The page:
Cat Eaters. HBO (Haitian Body Odor). In the 80s and early 90s, it wasn’t always cool to be Haitian in Miami. Back then, Haitians were almost exclusively associated with AIDS and poverty, the ubiquity of these themes fueling brawls and dehumanizing jokes that became colloquial staples on school buses and in classrooms. Many of my Haitian friends became artisans of disguise: No, I’m not Haitian. I’m Jamaican. But then there were other artists—painters, sculptors, jewelry makers, musicians, authors, and fashion designers quietly weaving their way through Northeast Second Avenue into Miami’s own Port-au-Prince—Little Haiti.
Today Little Haiti is North America’s landmark for Haitian artistry. Founded in 1994, the Alyans Atizay Ayisyen (Haitian Cultural Arts Alliance), has pioneered events and exhibits that feature and create a platform for artists to showcase a myriad of Haitian fine art all of the world. The nonprofit organization is set in a loft studio where you can find everything from Haitian literature and masterfully-constructed figurines to some of Christopher Columbus’ original maps.
This weekend, the organization joins critically-acclaimed fashion designer Donna Karan and Russell James, photographer and creator of Nomad Two Worlds, in celebrating the “Discover Haiti” exhibition at the Little Haiti Cultural Center. The exhibit launches Thursday, May 14 with a cocktail reception in honor of Haitian Heritage Month and will be open to the public until July 1, 2013.
“Being able to promote Haitian art enables our organization to show that Haitians are not these sad, down-trodden, famine-ridden people,” said Sandy Dorsainvil, Executive Director of the Haitian Cultural Arts Alliance. “Beautiful things are coming out of Haiti.”
In response to the 2010 earthquake that ravaged Haiti, Karan created the Urban Zen Haiti Artisan Project, an initiative that assists in financially supporting Haitian artisans who transform natural resources like stone, metal, wood, tobacco, horn, and paper into exquisite art pieces. The initiative was also designed to create a business model that includes vocational training, small industrial production and commerce expertise.
“Discover Haiti came about because President Martelly was honoring all the artists in Haiti and asked me to do something,” Karan said. “I took the exhibit back to New York, put all the products together and people would go, ‘Oh my God. This is Haiti? This is Haiti?’ because they were seeing it through a different eye.”
Guests will be able to purchase clothing, accessories, art and home furnishings designed and produced in Haiti. Prices range between $85 for a papier-mâché bag or a horn cuff to $6,000 for an iron chandelier with crystals.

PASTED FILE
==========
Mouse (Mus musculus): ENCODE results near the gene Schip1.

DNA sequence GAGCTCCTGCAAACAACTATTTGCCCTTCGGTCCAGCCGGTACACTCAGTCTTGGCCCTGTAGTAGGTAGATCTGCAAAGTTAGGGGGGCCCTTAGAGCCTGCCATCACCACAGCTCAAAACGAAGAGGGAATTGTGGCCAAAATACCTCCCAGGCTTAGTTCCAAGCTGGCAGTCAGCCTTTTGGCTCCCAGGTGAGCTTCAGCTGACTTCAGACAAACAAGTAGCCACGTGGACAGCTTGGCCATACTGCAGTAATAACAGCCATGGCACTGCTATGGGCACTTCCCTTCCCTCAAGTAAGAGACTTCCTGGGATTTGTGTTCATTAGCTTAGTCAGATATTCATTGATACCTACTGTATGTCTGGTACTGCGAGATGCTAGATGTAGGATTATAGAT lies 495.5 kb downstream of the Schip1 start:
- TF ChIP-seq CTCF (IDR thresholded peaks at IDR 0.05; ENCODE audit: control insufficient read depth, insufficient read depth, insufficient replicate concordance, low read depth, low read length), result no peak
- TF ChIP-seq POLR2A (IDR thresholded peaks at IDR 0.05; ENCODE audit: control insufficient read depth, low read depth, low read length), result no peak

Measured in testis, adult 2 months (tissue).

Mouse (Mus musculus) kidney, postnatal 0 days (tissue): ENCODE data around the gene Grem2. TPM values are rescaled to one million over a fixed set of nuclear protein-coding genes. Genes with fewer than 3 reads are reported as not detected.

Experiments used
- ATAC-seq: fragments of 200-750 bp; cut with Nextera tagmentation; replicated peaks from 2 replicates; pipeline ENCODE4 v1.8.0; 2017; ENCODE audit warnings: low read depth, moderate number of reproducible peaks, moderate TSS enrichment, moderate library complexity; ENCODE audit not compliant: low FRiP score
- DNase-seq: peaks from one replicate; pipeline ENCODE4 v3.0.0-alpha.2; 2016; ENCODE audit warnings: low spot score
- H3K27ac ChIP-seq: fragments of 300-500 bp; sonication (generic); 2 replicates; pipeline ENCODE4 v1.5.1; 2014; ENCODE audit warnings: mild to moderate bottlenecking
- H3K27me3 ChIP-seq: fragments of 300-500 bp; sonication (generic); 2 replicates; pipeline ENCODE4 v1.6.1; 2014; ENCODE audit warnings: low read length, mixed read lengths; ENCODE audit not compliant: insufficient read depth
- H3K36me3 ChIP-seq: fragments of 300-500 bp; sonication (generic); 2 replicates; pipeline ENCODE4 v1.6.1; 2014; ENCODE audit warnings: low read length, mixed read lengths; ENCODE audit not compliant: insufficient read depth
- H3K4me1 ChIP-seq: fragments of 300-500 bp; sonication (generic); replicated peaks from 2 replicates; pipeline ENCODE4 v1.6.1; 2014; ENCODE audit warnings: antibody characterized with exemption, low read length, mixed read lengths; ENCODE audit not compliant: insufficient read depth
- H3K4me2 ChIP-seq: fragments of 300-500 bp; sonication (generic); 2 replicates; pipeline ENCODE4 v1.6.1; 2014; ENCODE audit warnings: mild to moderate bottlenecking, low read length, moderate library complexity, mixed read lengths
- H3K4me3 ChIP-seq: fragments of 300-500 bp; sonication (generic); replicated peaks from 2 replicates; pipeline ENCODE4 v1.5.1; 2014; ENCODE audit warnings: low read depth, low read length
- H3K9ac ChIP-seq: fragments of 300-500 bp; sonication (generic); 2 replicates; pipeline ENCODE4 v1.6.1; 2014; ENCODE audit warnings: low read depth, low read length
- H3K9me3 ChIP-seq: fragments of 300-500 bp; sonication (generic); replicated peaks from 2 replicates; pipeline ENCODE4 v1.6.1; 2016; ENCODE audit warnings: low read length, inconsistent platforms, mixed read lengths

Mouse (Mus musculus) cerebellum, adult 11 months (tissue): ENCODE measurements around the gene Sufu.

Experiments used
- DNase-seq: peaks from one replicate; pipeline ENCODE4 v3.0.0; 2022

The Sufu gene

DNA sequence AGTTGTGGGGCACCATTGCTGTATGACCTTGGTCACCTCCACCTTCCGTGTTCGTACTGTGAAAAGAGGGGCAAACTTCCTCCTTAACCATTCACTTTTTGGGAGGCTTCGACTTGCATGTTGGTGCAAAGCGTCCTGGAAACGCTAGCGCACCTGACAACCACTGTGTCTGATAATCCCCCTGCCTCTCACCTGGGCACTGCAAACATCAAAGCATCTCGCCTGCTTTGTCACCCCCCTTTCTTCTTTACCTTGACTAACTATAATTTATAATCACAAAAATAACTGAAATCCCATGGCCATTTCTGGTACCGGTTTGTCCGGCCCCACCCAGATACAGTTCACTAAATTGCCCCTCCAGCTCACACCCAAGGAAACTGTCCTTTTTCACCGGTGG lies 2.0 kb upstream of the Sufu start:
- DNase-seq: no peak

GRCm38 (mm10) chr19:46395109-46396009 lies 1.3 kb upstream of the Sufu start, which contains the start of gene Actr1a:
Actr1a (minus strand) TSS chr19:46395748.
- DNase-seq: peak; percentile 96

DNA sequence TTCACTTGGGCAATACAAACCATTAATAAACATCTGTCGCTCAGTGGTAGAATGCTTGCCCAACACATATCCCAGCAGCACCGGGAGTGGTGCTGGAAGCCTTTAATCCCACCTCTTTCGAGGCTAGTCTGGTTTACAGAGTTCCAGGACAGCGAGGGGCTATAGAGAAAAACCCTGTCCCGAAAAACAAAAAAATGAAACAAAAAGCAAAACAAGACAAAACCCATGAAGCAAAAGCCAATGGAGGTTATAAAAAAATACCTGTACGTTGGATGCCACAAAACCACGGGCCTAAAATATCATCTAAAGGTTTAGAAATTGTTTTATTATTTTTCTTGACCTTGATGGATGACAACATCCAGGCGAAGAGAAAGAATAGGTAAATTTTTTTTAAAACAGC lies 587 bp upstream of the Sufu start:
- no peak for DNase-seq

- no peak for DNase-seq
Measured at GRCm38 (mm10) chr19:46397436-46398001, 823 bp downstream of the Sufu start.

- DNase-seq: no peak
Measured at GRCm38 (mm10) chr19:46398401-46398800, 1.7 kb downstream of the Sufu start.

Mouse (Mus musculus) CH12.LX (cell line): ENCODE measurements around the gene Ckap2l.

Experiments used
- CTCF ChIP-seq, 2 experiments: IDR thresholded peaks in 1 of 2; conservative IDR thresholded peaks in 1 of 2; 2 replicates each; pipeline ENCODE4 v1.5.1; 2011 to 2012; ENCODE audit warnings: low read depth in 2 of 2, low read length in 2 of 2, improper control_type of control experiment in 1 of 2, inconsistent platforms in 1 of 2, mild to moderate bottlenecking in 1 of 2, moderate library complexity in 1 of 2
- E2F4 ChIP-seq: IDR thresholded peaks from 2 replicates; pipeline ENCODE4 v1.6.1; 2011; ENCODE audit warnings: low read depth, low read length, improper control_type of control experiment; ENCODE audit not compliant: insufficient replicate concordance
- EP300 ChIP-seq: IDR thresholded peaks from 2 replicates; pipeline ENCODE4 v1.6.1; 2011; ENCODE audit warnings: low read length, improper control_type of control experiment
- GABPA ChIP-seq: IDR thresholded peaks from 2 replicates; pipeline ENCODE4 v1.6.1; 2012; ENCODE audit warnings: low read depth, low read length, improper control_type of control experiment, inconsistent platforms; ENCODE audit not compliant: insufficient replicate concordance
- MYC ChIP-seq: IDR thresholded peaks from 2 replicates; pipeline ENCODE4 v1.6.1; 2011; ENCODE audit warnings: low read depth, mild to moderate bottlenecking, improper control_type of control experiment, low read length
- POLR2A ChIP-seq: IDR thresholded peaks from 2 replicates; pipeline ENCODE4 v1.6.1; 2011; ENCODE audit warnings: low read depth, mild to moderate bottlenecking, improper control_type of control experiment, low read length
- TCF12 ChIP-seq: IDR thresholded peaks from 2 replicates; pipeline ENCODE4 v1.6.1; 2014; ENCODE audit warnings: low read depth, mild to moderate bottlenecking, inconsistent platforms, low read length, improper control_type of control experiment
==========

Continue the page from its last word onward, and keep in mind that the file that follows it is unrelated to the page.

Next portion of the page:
“One hundred percent of the profits goes back to the work we’re doing in Haiti,” Karan said.
Last month, the Haitian Cultural Arts Alliance (HCAA) launched “A Conversation with…” a monthly event that invites members of the community to discuss their experiences with Haitian culture. Dorsainvil and her assistants choose ten French and ten Kreyol words that guests are supposed to use throughout the evening (Last month, the list included vin rouge (red wine) and des filets de pêche (fishnets) ). Friday night Donna Karan will be the guest speaker, and she will discuss the art of collaboration.
Not all the conversations about Karan’s work in Haiti have been positive. There were criticisms regarding the designer’s 2012 Donna Karan ad campaign which featured supermodel Adriana Lima lounging in the foreground while two Haitian men were tucked in the background. But Dorsainvil, who has coordinated and promoted Haitian cultural events for 20 years, says the designer cast a global spotlight on an artistic community that has existed for generations.
“I want to know how many of those skeptics went to Haiti and put in this amount of time and effort to support the artists,” said Dorsainvil. “What Donna is giving these artists can never be taken away from them.”
Karan’s auspicious arrival is the culmination of a social and artistic movement pioneered by Jan Mapou, HCAA Co-Founder and Owner of Liberi Mapou Book Store, one of the first Haitian-owned business in Little Haiti, Mirelle Chancy Gonzalez, HCAA Chairperson, Edouard Duval Carrié, HCAA’s Creative Director and renowned Haitian artist, Archbishop Thomas Wenski who, in the early 90s, provided legal and spiritual support to new Haitian immigrants living in South Florida and many others.
“I felt very at home the minute I went into Edouard’s place and saw his work,” said Karan, who visited the artist’s studio that is adjacent to HCAA. “In Haiti, there is creativity, heart and soul.”
These days, many artists and entrepreneurs call Little Haiti, home. Friday night everyone from the Bohemian hood rats to the curious conservatives and locals will fellowship in a guise of live music, comfort street food and cool artistic vibes.
The word of the evening? Bon Bagay (Kreyol for good stuff).